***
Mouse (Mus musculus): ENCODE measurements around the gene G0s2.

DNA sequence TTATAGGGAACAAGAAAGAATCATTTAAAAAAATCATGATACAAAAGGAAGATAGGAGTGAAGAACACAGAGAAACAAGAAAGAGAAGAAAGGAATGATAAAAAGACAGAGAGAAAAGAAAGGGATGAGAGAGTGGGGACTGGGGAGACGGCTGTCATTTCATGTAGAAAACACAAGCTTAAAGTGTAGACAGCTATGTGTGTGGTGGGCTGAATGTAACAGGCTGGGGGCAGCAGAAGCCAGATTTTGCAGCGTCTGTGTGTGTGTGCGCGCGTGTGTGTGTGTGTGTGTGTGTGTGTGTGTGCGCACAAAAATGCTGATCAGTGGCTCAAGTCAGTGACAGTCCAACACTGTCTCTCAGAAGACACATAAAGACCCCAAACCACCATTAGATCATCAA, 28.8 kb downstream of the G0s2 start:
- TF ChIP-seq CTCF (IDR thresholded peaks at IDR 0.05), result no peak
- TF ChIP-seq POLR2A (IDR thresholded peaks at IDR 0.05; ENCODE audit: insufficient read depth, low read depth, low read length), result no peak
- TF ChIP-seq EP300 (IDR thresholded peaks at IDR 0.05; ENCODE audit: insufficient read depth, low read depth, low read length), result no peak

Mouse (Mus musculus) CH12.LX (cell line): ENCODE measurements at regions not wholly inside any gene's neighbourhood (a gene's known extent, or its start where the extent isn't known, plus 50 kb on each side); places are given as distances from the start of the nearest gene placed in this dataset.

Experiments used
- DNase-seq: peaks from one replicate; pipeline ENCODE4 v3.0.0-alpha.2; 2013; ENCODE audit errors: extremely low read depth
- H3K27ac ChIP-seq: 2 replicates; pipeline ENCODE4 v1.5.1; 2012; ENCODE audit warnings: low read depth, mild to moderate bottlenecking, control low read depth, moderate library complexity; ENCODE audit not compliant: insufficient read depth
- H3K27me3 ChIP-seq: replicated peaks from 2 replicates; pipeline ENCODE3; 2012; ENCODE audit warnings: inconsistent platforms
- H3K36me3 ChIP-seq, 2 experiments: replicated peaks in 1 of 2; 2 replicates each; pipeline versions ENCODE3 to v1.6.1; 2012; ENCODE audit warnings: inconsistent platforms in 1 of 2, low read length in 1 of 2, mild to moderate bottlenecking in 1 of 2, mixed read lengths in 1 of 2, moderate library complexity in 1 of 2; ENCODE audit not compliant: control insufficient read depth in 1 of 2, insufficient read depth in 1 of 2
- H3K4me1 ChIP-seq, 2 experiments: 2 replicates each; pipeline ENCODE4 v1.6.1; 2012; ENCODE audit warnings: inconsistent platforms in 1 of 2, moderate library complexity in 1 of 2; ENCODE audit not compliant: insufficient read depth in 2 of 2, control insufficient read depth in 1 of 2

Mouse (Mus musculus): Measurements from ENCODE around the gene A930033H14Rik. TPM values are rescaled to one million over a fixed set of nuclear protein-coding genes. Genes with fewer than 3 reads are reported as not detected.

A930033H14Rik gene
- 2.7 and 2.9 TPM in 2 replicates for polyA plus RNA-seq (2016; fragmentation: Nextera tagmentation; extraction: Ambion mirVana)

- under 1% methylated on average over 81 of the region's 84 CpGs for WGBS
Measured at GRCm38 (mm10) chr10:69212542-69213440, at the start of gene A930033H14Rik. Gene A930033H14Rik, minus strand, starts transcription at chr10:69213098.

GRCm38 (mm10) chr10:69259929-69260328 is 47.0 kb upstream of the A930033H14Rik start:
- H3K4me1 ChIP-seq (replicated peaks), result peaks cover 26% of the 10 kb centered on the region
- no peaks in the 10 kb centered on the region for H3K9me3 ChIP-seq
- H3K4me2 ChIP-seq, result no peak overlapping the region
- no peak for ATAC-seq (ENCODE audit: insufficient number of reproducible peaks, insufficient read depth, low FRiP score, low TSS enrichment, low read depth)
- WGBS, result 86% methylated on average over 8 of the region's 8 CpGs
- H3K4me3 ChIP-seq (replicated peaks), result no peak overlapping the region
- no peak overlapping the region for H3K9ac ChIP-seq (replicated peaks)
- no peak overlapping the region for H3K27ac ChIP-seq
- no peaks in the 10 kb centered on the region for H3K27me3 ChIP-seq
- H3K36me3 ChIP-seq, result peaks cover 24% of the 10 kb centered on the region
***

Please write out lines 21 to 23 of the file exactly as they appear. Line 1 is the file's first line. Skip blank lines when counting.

- H3K4me2 ChIP-seq, result no peak overlapping the region
- no peak for ATAC-seq (ENCODE audit: insufficient number of reproducible peaks, insufficient read depth, low FRiP score, low TSS enrichment, low read depth)
- WGBS, result 86% methylated on average over 8 of the region's 8 CpGs